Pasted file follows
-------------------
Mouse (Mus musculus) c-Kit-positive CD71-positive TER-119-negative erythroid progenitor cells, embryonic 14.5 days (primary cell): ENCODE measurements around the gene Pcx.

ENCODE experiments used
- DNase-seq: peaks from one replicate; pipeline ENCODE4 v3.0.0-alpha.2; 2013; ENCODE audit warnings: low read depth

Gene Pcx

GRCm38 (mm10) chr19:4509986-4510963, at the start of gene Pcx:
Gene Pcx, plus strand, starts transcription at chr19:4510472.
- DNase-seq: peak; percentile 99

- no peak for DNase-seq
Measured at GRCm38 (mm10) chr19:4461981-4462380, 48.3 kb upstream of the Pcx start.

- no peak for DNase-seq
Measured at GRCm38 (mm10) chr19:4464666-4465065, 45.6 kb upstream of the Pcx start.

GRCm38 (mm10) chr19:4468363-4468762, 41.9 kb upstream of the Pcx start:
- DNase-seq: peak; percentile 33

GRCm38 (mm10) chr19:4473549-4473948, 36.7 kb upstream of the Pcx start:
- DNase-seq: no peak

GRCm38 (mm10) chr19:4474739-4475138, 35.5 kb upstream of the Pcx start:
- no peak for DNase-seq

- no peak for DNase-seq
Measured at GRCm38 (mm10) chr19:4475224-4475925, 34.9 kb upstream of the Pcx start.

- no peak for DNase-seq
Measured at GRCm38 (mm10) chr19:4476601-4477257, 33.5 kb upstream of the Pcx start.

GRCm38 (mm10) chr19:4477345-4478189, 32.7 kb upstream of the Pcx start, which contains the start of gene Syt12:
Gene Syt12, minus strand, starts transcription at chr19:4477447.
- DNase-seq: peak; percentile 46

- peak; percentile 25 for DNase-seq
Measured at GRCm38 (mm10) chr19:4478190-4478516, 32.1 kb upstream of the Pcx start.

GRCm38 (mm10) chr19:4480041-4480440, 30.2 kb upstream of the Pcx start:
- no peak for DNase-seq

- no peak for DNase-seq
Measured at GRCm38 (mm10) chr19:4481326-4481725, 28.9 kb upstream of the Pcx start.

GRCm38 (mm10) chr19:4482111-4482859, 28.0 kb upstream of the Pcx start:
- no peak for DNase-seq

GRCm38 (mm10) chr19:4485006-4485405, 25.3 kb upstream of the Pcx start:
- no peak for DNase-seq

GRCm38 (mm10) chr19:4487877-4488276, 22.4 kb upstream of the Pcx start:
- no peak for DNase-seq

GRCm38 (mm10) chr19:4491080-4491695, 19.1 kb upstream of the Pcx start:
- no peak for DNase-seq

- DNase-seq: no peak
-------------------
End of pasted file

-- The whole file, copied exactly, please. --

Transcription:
Mouse (Mus musculus) c-Kit-positive CD71-positive TER-119-negative erythroid progenitor cells, embryonic 14.5 days (primary cell): ENCODE measurements around the gene Pcx.

ENCODE experiments used
- DNase-seq: peaks from one replicate; pipeline ENCODE4 v3.0.0-alpha.2; 2013; ENCODE audit warnings: low read depth

Gene Pcx

GRCm38 (mm10) chr19:4509986-4510963, at the start of gene Pcx:
Gene Pcx, plus strand, starts transcription at chr19:4510472.
- DNase-seq: peak; percentile 99

- no peak for DNase-seq
Measured at GRCm38 (mm10) chr19:4461981-4462380, 48.3 kb upstream of the Pcx start.

- no peak for DNase-seq
Measured at GRCm38 (mm10) chr19:4464666-4465065, 45.6 kb upstream of the Pcx start.

GRCm38 (mm10) chr19:4468363-4468762, 41.9 kb upstream of the Pcx start:
- DNase-seq: peak; percentile 33

GRCm38 (mm10) chr19:4473549-4473948, 36.7 kb upstream of the Pcx start:
- DNase-seq: no peak

GRCm38 (mm10) chr19:4474739-4475138, 35.5 kb upstream of the Pcx start:
- no peak for DNase-seq

- no peak for DNase-seq
Measured at GRCm38 (mm10) chr19:4475224-4475925, 34.9 kb upstream of the Pcx start.

- no peak for DNase-seq
Measured at GRCm38 (mm10) chr19:4476601-4477257, 33.5 kb upstream of the Pcx start.

GRCm38 (mm10) chr19:4477345-4478189, 32.7 kb upstream of the Pcx start, which contains the start of gene Syt12:
Gene Syt12, minus strand, starts transcription at chr19:4477447.
- DNase-seq: peak; percentile 46

- peak; percentile 25 for DNase-seq
Measured at GRCm38 (mm10) chr19:4478190-4478516, 32.1 kb upstream of the Pcx start.

GRCm38 (mm10) chr19:4480041-4480440, 30.2 kb upstream of the Pcx start:
- no peak for DNase-seq

- no peak for DNase-seq
Measured at GRCm38 (mm10) chr19:4481326-4481725, 28.9 kb upstream of the Pcx start.

GRCm38 (mm10) chr19:4482111-4482859, 28.0 kb upstream of the Pcx start:
- no peak for DNase-seq

GRCm38 (mm10) chr19:4485006-4485405, 25.3 kb upstream of the Pcx start:
- no peak for DNase-seq

GRCm38 (mm10) chr19:4487877-4488276, 22.4 kb upstream of the Pcx start:
- no peak for DNase-seq

GRCm38 (mm10) chr19:4491080-4491695, 19.1 kb upstream of the Pcx start:
- no peak for DNase-seq

- DNase-seq: no peak